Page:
The era of cheap China goods is over according to Li & Fung, a Hong Kong-based logistics company. This has broad implications on many fronts. In terms of monetary policy, China has moved from an exporter of deflation to an exporter of inflation. The tailwind of disinflation in Chinese import prices is likely gone for good. I hope Ben B. is paying attention here. Higher import prices from China could push up U.S inflation. And yes even for the folk at the Fed who apparently don’t eat or drive. Higher inflation in China also has implications for competing economies in Asia. Higher Chinese wage inflation makes places like Vietnam, Indonesia, and Bangladesh more attractive destinations for labor-intensive manufacturing.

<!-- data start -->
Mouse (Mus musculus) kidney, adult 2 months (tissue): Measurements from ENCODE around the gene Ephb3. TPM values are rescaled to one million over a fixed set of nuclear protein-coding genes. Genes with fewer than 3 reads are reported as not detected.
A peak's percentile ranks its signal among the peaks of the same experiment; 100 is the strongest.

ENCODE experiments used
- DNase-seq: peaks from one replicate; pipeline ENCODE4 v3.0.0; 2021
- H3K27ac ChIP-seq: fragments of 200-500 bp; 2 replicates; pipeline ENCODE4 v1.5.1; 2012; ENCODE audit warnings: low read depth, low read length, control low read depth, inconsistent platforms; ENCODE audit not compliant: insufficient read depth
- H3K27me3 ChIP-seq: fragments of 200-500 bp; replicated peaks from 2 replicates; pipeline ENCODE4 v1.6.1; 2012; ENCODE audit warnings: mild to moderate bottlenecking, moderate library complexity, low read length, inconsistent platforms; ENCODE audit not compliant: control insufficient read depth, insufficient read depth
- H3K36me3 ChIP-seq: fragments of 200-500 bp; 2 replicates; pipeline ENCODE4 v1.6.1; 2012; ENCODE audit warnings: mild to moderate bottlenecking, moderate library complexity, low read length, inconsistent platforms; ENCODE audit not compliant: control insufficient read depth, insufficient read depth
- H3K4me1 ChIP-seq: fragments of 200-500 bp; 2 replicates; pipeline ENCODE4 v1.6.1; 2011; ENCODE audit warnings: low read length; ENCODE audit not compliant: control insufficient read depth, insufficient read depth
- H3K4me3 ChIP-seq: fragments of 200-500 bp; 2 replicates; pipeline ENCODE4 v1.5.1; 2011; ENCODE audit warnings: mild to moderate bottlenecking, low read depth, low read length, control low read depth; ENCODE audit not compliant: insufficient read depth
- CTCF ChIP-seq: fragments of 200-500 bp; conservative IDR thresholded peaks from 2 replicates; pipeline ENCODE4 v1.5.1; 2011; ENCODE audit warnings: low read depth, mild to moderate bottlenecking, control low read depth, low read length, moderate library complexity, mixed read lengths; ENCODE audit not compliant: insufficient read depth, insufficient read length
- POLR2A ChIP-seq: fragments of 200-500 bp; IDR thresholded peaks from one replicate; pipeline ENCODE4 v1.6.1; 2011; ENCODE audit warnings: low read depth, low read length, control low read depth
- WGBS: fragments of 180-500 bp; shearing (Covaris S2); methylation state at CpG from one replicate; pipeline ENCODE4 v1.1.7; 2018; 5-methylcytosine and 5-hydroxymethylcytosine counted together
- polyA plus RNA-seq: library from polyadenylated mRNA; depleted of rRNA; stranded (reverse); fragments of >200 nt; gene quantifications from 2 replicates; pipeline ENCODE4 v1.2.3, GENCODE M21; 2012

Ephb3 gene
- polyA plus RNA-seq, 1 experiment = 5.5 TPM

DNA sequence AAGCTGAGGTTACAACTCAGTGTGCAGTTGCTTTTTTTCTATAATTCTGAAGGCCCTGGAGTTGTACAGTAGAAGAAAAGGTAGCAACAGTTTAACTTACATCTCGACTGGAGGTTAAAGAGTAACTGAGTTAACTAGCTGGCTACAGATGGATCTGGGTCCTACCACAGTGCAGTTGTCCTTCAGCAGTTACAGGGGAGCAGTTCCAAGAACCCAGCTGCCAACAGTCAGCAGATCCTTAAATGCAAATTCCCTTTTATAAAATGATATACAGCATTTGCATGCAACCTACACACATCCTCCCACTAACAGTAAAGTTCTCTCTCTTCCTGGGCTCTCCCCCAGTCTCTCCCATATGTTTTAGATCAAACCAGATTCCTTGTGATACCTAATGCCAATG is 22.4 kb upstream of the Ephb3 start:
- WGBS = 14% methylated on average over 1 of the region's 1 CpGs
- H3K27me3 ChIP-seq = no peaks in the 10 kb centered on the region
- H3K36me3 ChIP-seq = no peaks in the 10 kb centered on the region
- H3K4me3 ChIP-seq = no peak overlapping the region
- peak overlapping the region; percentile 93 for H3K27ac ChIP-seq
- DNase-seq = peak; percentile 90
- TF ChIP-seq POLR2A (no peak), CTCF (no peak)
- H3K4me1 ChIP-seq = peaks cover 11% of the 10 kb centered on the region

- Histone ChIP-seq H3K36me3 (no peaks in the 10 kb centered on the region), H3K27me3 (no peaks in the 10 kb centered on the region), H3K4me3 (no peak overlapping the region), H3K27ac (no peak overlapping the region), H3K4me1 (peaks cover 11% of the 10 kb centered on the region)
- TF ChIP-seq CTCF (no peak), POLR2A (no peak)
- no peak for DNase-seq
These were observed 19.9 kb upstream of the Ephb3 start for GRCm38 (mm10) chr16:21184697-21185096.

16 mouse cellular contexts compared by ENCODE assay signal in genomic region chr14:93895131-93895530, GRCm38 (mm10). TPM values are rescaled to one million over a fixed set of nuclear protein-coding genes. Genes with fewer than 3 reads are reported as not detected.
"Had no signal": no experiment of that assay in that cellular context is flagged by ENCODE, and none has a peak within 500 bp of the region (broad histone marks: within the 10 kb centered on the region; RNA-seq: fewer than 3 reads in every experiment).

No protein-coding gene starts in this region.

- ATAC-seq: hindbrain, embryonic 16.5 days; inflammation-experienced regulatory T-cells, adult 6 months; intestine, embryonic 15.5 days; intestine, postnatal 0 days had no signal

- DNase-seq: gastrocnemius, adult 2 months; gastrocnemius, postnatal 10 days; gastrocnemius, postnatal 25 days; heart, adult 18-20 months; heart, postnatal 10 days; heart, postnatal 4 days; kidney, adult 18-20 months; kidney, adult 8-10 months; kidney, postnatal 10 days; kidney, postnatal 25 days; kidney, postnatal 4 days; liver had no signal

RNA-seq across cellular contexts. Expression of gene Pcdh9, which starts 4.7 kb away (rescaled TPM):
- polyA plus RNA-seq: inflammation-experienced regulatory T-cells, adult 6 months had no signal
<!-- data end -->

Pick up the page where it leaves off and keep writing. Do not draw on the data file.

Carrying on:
Li & Fung warns of end of cheap China goods
Li & Fung, a Hong Kong-based consumer goods sourcing and logistics company, warned that “a new era in sourcing with higher prices” has begun, as manufacturers pass on the rising costs of both raw materials and Chinese labour to customers…
William Fung, the company’s group managing director, said heightened competition for labour in China, which has resulted in wage increases of about 20 per cent this year, heralded the end of China-led deflation for the world economy…
The higher labour costs in China have prompted Li & Fung to move labour-intensive work on products such as garments to countries with lower wages, such as Bangladesh, Vietnam and Indonesia.
Jeremy Jones, CFA
Latest posts by Jeremy Jones, CFA (see all)
- Has the Fed Lost Control of Short-term Interest Rates? - June 19, 2019
- Is Never Ending Stimulus the New Normal? - June 18, 2019
- Surprise! Even Kids Don’t Like YouTube Kids - June 17, 2019